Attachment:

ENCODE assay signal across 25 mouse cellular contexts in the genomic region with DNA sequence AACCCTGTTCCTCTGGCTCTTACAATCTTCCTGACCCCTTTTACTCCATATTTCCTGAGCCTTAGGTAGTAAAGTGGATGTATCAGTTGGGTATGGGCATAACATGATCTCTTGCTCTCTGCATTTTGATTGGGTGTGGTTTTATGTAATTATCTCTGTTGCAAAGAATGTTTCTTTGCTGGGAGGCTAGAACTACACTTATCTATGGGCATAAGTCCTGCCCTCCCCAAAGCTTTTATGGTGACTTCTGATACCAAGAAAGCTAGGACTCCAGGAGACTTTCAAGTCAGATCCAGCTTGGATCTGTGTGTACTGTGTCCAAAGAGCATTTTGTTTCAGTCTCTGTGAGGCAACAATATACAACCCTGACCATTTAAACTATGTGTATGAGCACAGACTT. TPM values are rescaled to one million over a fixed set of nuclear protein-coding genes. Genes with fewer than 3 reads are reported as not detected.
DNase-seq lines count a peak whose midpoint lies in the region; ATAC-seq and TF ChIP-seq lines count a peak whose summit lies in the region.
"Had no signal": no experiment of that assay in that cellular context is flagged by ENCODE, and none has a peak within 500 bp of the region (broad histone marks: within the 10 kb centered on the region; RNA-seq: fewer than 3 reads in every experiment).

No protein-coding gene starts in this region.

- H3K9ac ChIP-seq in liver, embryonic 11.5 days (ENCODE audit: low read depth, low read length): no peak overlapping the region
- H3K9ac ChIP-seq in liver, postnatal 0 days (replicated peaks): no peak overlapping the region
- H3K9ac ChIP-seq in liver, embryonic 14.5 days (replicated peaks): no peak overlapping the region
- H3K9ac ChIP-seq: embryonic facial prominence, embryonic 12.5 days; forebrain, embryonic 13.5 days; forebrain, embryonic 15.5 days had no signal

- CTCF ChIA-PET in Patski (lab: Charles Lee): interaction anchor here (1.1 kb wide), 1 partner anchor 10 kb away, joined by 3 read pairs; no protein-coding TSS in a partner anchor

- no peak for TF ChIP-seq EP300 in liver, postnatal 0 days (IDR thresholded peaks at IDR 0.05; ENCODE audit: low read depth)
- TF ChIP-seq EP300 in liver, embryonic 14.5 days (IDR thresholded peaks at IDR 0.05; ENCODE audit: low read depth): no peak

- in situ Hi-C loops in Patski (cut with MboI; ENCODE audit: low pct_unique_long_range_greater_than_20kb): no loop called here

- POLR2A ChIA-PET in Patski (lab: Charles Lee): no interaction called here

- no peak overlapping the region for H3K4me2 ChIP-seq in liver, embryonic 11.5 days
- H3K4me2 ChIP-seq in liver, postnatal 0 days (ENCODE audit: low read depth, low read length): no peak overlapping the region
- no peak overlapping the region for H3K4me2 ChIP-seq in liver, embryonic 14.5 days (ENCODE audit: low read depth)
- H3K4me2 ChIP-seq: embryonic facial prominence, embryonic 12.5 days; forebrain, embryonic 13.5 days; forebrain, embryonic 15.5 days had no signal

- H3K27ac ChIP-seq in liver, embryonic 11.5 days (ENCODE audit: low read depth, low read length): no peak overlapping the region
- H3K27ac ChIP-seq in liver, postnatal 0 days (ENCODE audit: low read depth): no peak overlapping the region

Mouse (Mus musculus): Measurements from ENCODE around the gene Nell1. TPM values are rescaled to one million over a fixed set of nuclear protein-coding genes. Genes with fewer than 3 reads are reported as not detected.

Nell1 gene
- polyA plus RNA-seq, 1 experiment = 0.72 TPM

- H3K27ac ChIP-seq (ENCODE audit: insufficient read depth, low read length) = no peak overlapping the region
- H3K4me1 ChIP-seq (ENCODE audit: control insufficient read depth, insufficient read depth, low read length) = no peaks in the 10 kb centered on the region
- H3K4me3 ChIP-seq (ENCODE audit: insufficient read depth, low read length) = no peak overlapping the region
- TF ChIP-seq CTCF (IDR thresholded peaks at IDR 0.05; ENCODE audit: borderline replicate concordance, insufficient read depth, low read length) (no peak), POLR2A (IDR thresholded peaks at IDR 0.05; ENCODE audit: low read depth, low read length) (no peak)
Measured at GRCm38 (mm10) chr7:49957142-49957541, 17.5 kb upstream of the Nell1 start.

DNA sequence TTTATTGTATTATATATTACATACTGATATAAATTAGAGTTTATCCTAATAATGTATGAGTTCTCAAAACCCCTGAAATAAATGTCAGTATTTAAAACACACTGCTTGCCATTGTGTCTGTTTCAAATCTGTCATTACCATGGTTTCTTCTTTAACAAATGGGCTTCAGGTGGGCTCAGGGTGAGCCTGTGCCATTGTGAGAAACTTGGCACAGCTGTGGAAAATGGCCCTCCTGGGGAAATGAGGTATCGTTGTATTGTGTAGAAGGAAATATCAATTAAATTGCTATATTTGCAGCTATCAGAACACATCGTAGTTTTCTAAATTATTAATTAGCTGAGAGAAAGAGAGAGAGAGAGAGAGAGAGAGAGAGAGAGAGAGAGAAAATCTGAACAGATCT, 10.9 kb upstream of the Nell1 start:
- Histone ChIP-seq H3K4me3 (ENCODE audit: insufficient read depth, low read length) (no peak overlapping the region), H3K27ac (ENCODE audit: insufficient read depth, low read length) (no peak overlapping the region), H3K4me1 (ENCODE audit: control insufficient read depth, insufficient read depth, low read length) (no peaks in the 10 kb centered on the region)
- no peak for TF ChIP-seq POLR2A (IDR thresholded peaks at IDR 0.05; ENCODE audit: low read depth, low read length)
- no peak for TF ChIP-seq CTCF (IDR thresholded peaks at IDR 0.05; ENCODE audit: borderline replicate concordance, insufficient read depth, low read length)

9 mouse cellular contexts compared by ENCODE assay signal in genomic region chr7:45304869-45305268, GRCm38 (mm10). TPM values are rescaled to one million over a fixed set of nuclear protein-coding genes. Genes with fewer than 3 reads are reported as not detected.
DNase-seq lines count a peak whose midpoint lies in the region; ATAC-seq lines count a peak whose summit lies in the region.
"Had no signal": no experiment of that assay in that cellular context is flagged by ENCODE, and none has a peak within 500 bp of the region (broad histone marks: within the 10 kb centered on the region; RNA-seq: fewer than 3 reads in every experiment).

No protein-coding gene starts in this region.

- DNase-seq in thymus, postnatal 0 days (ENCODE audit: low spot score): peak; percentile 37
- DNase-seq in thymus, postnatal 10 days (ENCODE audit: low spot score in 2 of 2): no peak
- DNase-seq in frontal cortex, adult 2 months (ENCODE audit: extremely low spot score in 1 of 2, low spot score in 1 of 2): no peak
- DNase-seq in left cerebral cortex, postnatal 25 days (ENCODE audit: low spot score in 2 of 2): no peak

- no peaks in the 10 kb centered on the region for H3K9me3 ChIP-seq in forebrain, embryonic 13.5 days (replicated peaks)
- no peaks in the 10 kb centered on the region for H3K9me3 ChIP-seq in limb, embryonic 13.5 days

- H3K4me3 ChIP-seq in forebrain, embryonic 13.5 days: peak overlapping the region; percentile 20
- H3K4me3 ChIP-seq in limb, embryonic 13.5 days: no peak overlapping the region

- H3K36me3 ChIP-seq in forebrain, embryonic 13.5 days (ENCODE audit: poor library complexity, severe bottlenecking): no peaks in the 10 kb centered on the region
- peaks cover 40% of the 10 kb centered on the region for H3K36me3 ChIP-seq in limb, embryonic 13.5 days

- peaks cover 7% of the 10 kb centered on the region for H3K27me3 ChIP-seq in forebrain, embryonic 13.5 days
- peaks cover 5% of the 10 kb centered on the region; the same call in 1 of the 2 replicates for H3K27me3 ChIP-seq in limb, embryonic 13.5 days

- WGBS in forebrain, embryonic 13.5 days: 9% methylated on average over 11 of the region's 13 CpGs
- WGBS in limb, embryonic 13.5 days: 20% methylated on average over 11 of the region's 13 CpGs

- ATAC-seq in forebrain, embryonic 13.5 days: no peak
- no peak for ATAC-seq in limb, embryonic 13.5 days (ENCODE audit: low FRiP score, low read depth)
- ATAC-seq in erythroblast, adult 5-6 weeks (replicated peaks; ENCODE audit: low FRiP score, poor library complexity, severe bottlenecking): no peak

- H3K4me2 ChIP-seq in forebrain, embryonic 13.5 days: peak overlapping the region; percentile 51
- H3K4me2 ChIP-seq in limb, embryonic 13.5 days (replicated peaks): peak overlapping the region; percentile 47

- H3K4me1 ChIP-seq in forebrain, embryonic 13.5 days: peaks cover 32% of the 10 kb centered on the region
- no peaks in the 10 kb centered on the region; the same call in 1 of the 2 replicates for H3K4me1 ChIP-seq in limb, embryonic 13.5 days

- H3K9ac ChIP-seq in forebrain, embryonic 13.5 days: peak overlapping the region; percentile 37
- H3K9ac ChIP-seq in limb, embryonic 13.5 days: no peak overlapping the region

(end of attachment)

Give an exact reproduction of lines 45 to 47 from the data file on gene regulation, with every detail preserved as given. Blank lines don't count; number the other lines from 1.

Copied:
- peaks cover 40% of the 10 kb centered on the region for H3K36me3 ChIP-seq in limb, embryonic 13.5 days

- peaks cover 7% of the 10 kb centered on the region for H3K27me3 ChIP-seq in forebrain, embryonic 13.5 days
- peaks cover 5% of the 10 kb centered on the region; the same call in 1 of the 2 replicates for H3K27me3 ChIP-seq in limb, embryonic 13.5 days